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Today's Stichomancy for Keanu Reeves

The first excerpt represents the element of Air. It speaks of mental influences and the process of thought, and is drawn from Just Folks by Edgar A. Guest:

Are the songs that I'm yearnin' for Year after year. The songs about children Who laugh in their glee Are the songs worth the singin', The bright songs for me.

Songs of rejoicin', Of kisses and love, Of faith in the Father, Who sends from above The sunbeams to scatter


Just Folks
The second excerpt represents the element of Fire. It speaks of emotional influences and base passions, and is drawn from The Magic of Oz by L. Frank Baum:

wondered again what she could give Ozma on her birthday. She met the Patchwork Girl and said:

"What are you going to give Ozma for a birthday present?"

"I've written a song for her," answered the strange Patchwork Girl, who went by the name of "Scraps," and who, through stuffed with cotton, had a fair assortment of mixed brains. "It's a splendid song and the chorus runs this way:

I am crazy; You're a daisy, Ozma dear; I'm demented;


The Magic of Oz
The third excerpt represents the element of Water. It speaks of pure spiritual influences and feelings of love, and is drawn from Dracula by Bram Stoker:

"And what do you make of it?"

"Simply that there is some cause in common. Whatever it was that injured her has injured them." I did not quite understand his answer.

"That is true indirectly, but not directly."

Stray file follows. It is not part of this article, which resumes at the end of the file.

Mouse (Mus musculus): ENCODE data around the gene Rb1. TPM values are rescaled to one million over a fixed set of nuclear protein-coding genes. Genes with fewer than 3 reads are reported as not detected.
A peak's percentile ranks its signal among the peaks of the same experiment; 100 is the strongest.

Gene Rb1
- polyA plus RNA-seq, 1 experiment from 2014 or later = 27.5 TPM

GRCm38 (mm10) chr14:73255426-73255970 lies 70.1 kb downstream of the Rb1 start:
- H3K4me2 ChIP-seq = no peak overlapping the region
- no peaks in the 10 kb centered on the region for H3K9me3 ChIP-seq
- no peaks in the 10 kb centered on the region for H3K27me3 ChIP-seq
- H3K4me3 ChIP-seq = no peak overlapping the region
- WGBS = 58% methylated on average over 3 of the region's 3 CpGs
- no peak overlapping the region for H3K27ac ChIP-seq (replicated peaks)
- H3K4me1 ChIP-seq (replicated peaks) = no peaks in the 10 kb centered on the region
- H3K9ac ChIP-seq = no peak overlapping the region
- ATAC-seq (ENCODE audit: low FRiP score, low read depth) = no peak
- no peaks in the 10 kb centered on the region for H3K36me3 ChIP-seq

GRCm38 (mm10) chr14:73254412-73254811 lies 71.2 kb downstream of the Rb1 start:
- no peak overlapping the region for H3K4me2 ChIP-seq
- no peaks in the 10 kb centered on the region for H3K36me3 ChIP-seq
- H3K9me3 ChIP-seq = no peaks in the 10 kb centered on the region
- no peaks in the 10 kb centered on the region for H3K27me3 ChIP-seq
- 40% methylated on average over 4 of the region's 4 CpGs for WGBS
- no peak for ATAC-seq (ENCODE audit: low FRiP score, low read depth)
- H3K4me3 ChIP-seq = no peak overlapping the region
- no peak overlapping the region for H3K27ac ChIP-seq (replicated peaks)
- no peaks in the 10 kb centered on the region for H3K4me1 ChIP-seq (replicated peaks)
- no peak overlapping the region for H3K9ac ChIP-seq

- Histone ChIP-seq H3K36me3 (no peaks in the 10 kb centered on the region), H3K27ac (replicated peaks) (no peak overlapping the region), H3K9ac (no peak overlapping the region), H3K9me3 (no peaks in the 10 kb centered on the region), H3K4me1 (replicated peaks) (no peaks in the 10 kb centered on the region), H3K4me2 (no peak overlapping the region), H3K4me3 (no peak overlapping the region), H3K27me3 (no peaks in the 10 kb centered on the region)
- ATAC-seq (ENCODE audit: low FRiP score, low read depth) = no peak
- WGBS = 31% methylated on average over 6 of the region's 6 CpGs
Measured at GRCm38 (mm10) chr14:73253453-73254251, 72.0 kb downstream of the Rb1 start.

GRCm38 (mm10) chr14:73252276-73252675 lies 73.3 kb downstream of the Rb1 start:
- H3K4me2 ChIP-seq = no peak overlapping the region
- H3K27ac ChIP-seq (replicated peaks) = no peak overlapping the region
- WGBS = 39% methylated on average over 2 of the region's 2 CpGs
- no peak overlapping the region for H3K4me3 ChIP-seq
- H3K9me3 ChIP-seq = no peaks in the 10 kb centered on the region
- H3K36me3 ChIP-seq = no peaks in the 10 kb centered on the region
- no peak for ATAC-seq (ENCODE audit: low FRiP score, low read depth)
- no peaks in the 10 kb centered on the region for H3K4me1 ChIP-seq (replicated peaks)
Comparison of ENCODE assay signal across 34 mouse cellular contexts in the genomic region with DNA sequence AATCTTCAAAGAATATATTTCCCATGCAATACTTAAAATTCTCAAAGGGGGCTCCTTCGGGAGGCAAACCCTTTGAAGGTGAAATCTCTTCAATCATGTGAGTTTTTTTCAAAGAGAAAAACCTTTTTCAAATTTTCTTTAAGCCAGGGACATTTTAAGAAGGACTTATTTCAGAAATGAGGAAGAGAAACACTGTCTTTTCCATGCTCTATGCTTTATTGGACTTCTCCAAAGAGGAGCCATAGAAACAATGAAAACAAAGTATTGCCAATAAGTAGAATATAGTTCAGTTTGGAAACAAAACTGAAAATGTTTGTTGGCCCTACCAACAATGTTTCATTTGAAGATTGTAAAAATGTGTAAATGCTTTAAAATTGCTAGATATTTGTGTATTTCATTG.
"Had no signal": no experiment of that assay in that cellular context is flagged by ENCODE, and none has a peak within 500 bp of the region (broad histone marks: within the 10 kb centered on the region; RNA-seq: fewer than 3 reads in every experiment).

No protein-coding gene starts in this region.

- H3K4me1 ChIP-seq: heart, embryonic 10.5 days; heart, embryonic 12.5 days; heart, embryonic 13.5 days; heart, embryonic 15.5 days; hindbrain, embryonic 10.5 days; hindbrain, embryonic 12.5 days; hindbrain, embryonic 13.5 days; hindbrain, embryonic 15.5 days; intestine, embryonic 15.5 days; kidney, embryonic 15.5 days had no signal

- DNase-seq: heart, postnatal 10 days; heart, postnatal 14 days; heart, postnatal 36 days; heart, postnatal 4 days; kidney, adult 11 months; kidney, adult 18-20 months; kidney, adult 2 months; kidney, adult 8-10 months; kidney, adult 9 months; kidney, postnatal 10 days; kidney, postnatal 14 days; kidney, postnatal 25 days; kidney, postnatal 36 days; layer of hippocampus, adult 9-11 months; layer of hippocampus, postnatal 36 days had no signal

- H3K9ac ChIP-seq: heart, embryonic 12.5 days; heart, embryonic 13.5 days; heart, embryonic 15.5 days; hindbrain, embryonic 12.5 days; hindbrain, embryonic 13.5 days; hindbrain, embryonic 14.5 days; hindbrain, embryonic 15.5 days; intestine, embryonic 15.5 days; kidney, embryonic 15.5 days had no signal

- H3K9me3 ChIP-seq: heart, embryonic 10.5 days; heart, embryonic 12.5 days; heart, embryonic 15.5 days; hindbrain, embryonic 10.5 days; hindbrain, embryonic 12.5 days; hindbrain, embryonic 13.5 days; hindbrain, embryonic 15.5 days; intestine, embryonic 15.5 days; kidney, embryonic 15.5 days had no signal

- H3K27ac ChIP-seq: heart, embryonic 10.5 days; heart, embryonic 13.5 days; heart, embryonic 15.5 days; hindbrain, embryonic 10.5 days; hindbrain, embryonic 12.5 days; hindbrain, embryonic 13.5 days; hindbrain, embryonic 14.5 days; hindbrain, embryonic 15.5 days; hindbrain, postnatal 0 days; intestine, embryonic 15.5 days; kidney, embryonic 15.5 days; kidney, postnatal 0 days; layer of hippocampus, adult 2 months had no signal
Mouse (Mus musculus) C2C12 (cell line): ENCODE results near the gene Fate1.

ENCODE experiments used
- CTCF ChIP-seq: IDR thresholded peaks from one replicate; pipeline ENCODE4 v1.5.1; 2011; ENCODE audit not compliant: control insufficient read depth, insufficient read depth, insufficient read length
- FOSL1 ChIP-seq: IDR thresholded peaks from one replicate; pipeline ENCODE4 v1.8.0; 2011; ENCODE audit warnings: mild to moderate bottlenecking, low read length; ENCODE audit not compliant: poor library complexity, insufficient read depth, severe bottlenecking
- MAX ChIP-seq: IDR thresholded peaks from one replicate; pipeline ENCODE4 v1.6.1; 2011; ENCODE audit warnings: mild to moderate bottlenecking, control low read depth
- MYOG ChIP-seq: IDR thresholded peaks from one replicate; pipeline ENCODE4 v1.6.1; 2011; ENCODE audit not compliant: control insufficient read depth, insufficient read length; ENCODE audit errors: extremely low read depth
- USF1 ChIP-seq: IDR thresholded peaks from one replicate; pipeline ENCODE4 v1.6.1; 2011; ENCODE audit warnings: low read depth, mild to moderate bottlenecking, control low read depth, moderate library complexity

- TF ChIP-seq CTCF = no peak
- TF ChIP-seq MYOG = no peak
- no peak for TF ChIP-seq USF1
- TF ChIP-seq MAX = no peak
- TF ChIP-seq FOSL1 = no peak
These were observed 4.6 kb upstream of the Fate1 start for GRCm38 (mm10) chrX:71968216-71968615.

"How do you mean, Professor?" I asked. I was a little inclined to take his seriousness lightly, for, after all, four days of rest and freedom from burning, harrowing, anxiety does help to restore one's spirits, but when I saw his face, it sobered me. Never, even in the midst of our despair about poor Lucy, had he looked more stern.

"Tell me!" I said. "I can hazard no opinion. I do not know what to think,


Dracula
The fourth excerpt represents the element of Earth. It speaks of physical influences and the impact of the unseen on the visible world, and is drawn from Charmides by Plato:

'Phaedrus;' Th. Martin's 'Etudes sur le Timee;' Mr. Poste's edition and translation of the 'Philebus;' the Translation of the 'Republic,' by Messrs. Davies and Vaughan, and the Translation of the 'Gorgias,' by Mr. Cope.

I have also derived much assistance from the great work of Mr. Grote, which contains excellent analyses of the Dialogues, and is rich in original thoughts and observations. I agree with him in rejecting as futile the attempt of Schleiermacher and others to arrange the Dialogues of Plato into a harmonious whole. Any such arrangement appears to me not only to be unsupported by evidence, but to involve an anachronism in the history of philosophy. There is a common spirit in the writings of Plato, but not a